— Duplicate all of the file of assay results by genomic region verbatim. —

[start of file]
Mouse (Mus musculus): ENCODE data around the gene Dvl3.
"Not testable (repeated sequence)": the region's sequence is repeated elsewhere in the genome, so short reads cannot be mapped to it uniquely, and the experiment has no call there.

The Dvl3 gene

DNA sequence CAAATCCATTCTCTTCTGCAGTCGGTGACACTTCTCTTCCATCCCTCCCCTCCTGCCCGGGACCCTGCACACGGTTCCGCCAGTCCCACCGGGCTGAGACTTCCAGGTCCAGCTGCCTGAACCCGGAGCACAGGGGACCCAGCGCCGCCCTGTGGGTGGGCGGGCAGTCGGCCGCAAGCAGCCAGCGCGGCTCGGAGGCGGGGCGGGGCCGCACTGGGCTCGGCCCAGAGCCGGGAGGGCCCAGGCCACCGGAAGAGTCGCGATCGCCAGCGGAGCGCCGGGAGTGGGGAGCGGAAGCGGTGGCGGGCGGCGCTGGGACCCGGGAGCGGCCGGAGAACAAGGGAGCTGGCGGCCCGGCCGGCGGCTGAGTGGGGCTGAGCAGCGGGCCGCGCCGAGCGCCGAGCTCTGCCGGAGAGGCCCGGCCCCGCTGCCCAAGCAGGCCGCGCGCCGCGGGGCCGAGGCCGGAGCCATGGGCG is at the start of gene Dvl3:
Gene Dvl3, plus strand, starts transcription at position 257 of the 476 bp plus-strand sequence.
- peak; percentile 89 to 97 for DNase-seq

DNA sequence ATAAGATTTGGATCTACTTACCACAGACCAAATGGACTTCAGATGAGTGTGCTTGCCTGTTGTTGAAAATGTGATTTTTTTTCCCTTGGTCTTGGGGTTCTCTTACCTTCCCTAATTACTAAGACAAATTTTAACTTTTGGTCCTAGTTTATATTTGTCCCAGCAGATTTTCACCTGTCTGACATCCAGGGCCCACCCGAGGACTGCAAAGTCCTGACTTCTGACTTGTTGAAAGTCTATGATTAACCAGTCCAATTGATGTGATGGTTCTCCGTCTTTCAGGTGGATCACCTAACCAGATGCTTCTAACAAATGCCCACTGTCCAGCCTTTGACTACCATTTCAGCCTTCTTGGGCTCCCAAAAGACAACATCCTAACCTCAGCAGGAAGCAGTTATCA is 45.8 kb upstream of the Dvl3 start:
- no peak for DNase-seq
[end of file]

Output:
Mouse (Mus musculus): ENCODE data around the gene Dvl3.
"Not testable (repeated sequence)": the region's sequence is repeated elsewhere in the genome, so short reads cannot be mapped to it uniquely, and the experiment has no call there.

The Dvl3 gene

DNA sequence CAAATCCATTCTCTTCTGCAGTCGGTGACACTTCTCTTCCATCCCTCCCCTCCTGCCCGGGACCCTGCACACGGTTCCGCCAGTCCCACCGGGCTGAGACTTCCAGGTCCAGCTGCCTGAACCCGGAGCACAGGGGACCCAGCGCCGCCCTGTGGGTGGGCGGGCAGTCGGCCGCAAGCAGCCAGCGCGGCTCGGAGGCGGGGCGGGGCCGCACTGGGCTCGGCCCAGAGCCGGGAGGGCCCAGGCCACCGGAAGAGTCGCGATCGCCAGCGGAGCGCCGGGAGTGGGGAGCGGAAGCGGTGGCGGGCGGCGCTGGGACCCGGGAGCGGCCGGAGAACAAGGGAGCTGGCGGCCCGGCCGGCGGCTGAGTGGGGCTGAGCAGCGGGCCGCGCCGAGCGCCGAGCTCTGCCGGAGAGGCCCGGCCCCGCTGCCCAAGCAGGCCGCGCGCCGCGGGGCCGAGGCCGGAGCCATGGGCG is at the start of gene Dvl3:
Gene Dvl3, plus strand, starts transcription at position 257 of the 476 bp plus-strand sequence.
- peak; percentile 89 to 97 for DNase-seq

DNA sequence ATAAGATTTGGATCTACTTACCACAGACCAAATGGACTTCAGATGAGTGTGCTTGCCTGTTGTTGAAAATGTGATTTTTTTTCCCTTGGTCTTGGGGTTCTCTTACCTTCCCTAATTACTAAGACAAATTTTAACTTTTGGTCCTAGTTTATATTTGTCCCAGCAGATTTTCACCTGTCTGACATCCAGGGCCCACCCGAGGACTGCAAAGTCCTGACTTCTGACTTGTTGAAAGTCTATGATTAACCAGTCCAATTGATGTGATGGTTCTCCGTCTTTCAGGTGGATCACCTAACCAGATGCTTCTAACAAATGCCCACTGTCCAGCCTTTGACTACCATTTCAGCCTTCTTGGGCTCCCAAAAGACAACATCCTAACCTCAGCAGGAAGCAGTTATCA is 45.8 kb upstream of the Dvl3 start:
- no peak for DNase-seq